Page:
By Sara Jerome,
Increasing numbers of municipalities are turning to green infrastructure to improve water quality and manage stormwater, and Congress is considering legislation designed to support this trend.
“The Water Infrastructure Flexibility Act, introduced in both the House and Senate, would require the U.S. EPA to conduct outreach and training on green infrastructure through its regional offices. It also would establish a new office in the EPA to assist cities and other local governments with technical issues in complying with the Clean Water Act,” according to the Washington Examiner.
Sen. Rob Portman, R-OH, said the legislation promotes “innovative” ways to upgrade water infrastructure.
“Local communities are working to upgrade our aging water infrastructure systems, but too often struggle with the costs of inflexible government mandates, and families are forced to pay higher utility bills as a result,” he said in a statement.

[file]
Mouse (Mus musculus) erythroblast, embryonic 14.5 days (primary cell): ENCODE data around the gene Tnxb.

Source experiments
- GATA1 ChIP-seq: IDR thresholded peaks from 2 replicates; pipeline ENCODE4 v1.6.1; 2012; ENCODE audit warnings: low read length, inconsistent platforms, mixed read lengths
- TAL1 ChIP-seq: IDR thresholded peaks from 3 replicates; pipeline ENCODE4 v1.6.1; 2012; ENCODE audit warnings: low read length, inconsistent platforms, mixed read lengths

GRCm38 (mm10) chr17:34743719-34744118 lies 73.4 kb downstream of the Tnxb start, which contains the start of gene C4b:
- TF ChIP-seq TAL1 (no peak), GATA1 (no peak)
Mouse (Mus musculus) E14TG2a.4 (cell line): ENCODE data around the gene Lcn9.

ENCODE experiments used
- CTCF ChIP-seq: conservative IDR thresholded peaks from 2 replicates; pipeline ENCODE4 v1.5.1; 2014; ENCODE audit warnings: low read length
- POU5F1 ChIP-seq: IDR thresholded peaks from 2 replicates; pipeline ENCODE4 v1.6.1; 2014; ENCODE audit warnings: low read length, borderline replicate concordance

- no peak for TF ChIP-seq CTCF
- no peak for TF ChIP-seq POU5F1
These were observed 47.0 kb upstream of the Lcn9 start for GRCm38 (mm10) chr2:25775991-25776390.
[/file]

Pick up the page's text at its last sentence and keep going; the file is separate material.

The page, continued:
Lynchburg, VA, is one city exploring the benefits of green infrastructure to promote water quality.
One project “will improve a stormwater pond that was constructed in the early 2000s as part of the city’s combined sewer overflow program, which aims to reduce sewage runoff into the James River. The newly constructed wetland will be more efficient at removing pollutants,” the report said.
And “what currently resembles a construction wasteland [in Lynchburg] is targeted for transformation into an aquatic wetland, a project designed to help the city improve water quality and meet its stormwater management requirements,” The News & Advance reported.
Lynchburg's tributaries ultimately drain into the Chesapeake Bay watershed, according to the report.
“Lynchburg operates under a federal storm sewer system permit that requires the city to reduce sediments and other pollutants and nutrients such as nitrogen and phosphorus that may discharge into the James River and ultimately the bay,” the report said.
The price tag on the pond retrofit and stream restoration project, among other stormwater efforts, is $3.4 million.
For similar stories visit Water Online’s Stormwater Management Solutions Center.